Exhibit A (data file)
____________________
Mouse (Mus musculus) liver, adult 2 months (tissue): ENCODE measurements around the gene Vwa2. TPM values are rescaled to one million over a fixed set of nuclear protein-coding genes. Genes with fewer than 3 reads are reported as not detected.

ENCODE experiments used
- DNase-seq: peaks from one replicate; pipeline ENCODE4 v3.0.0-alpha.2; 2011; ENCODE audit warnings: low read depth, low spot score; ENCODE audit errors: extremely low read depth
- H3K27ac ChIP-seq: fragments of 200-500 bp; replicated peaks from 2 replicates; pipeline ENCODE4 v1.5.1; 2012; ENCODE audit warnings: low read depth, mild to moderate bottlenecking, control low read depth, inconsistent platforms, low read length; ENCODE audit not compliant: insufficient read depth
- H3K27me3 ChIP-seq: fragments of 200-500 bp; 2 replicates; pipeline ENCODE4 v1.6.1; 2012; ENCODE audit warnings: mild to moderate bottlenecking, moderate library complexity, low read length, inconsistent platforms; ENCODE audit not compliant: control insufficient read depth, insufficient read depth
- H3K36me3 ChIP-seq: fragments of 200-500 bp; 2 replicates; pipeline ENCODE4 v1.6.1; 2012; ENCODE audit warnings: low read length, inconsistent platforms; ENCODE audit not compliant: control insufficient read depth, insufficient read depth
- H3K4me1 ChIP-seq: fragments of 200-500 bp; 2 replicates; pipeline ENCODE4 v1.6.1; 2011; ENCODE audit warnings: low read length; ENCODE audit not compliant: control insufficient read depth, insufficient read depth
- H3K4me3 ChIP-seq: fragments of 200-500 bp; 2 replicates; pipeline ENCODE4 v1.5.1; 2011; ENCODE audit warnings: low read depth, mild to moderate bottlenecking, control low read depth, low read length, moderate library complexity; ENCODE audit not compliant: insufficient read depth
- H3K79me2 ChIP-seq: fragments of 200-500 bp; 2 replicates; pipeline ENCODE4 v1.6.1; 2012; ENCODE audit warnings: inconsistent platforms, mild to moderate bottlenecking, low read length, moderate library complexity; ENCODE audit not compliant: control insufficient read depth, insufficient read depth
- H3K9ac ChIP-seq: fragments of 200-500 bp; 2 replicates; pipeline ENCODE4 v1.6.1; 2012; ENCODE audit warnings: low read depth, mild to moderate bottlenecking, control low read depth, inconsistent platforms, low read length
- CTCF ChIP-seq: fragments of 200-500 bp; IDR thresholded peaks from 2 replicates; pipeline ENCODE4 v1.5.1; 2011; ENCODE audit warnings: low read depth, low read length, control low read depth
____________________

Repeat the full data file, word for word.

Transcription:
Mouse (Mus musculus) liver, adult 2 months (tissue): ENCODE measurements around the gene Vwa2. TPM values are rescaled to one million over a fixed set of nuclear protein-coding genes. Genes with fewer than 3 reads are reported as not detected.

ENCODE experiments used
- DNase-seq: peaks from one replicate; pipeline ENCODE4 v3.0.0-alpha.2; 2011; ENCODE audit warnings: low read depth, low spot score; ENCODE audit errors: extremely low read depth
- H3K27ac ChIP-seq: fragments of 200-500 bp; replicated peaks from 2 replicates; pipeline ENCODE4 v1.5.1; 2012; ENCODE audit warnings: low read depth, mild to moderate bottlenecking, control low read depth, inconsistent platforms, low read length; ENCODE audit not compliant: insufficient read depth
- H3K27me3 ChIP-seq: fragments of 200-500 bp; 2 replicates; pipeline ENCODE4 v1.6.1; 2012; ENCODE audit warnings: mild to moderate bottlenecking, moderate library complexity, low read length, inconsistent platforms; ENCODE audit not compliant: control insufficient read depth, insufficient read depth
- H3K36me3 ChIP-seq: fragments of 200-500 bp; 2 replicates; pipeline ENCODE4 v1.6.1; 2012; ENCODE audit warnings: low read length, inconsistent platforms; ENCODE audit not compliant: control insufficient read depth, insufficient read depth
- H3K4me1 ChIP-seq: fragments of 200-500 bp; 2 replicates; pipeline ENCODE4 v1.6.1; 2011; ENCODE audit warnings: low read length; ENCODE audit not compliant: control insufficient read depth, insufficient read depth
- H3K4me3 ChIP-seq: fragments of 200-500 bp; 2 replicates; pipeline ENCODE4 v1.5.1; 2011; ENCODE audit warnings: low read depth, mild to moderate bottlenecking, control low read depth, low read length, moderate library complexity; ENCODE audit not compliant: insufficient read depth
- H3K79me2 ChIP-seq: fragments of 200-500 bp; 2 replicates; pipeline ENCODE4 v1.6.1; 2012; ENCODE audit warnings: inconsistent platforms, mild to moderate bottlenecking, low read length, moderate library complexity; ENCODE audit not compliant: control insufficient read depth, insufficient read depth
- H3K9ac ChIP-seq: fragments of 200-500 bp; 2 replicates; pipeline ENCODE4 v1.6.1; 2012; ENCODE audit warnings: low read depth, mild to moderate bottlenecking, control low read depth, inconsistent platforms, low read length
- CTCF ChIP-seq: fragments of 200-500 bp; IDR thresholded peaks from 2 replicates; pipeline ENCODE4 v1.5.1; 2011; ENCODE audit warnings: low read depth, low read length, control low read depth